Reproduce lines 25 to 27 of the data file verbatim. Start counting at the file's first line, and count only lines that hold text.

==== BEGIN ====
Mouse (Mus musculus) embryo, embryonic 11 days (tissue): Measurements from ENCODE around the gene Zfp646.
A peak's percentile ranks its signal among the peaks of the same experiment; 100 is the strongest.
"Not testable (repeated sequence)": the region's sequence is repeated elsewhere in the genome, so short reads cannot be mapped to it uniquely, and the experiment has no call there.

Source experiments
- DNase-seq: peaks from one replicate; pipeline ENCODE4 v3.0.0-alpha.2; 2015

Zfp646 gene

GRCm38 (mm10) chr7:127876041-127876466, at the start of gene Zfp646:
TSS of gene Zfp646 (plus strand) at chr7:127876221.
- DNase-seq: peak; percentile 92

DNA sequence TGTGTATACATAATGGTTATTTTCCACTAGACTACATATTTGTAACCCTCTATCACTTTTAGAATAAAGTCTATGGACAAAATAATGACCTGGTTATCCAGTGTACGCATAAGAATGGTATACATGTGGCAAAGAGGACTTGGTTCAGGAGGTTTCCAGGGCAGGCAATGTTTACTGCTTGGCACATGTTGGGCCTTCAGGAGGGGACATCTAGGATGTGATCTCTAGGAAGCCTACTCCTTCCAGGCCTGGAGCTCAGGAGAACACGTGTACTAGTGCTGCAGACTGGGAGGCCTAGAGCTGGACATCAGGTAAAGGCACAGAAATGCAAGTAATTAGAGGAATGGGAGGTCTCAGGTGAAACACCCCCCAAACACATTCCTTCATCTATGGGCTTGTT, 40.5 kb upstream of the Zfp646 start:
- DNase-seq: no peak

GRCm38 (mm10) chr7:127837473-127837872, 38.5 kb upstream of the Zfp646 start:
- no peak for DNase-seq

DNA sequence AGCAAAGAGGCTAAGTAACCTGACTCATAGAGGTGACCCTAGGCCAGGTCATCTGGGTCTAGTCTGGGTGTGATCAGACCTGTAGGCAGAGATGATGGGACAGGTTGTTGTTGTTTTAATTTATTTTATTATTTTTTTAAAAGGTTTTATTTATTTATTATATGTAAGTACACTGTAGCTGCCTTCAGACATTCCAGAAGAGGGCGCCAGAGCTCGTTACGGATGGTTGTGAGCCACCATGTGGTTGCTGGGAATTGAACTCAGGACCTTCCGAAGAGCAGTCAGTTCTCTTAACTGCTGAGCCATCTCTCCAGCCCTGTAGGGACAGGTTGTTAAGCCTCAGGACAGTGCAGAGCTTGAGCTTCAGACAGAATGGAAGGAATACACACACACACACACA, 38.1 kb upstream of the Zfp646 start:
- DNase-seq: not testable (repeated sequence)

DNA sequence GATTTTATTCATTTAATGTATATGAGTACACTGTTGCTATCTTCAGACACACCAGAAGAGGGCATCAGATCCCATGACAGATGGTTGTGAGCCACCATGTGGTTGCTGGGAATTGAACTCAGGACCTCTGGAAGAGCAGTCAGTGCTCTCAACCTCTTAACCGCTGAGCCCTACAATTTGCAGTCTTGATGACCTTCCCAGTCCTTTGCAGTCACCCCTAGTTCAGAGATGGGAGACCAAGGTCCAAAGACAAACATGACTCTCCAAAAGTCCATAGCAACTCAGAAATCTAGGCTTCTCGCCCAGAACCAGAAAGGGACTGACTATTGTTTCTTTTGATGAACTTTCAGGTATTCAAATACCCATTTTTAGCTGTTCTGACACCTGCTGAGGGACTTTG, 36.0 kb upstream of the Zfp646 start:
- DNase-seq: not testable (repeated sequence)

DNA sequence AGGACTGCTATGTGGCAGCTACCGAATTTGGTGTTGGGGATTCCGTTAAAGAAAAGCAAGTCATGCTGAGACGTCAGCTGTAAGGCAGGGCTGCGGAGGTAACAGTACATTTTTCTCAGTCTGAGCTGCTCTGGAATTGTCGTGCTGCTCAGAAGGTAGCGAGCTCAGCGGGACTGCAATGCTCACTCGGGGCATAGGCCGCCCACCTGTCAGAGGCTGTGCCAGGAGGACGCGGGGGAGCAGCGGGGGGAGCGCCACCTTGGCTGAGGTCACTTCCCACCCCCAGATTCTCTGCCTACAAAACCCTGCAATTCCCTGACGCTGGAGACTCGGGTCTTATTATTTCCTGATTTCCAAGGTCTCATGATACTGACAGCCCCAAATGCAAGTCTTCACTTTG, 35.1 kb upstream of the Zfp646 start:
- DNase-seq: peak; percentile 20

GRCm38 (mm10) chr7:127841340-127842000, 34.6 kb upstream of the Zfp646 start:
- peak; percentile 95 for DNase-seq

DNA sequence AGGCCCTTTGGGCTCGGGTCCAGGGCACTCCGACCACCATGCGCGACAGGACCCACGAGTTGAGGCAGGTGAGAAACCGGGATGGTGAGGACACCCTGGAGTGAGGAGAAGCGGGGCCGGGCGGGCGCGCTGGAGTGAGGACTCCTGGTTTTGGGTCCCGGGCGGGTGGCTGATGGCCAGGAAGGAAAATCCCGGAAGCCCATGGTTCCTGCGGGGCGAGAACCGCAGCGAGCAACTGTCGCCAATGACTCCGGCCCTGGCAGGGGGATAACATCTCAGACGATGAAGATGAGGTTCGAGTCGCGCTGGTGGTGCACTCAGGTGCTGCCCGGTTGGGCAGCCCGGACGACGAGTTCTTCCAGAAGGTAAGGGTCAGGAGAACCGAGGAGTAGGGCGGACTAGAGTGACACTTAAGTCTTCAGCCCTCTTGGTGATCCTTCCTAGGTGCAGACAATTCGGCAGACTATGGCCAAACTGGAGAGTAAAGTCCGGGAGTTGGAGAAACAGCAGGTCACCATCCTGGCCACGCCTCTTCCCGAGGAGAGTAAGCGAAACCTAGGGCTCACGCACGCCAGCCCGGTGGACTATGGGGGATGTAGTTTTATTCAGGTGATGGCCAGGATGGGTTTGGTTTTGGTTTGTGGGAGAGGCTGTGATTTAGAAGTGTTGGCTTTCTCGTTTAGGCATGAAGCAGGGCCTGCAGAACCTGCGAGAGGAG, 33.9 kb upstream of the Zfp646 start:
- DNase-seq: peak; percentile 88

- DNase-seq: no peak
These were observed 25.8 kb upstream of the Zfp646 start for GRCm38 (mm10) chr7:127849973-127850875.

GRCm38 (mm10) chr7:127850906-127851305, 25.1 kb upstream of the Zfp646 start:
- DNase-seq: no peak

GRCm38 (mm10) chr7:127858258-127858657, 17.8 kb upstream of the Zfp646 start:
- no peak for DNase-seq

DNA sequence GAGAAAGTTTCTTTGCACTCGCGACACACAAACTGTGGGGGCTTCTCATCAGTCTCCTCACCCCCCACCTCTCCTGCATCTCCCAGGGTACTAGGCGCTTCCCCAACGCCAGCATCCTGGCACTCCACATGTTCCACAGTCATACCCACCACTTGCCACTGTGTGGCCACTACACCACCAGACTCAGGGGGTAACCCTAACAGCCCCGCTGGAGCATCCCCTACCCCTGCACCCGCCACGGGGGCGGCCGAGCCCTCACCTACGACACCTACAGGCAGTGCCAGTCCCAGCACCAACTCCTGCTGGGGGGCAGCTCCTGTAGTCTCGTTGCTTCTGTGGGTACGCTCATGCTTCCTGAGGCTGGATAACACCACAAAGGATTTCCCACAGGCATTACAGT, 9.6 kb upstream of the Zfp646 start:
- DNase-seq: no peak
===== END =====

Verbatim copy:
These were observed 25.8 kb upstream of the Zfp646 start for GRCm38 (mm10) chr7:127849973-127850875.

GRCm38 (mm10) chr7:127850906-127851305, 25.1 kb upstream of the Zfp646 start:
- DNase-seq: no peak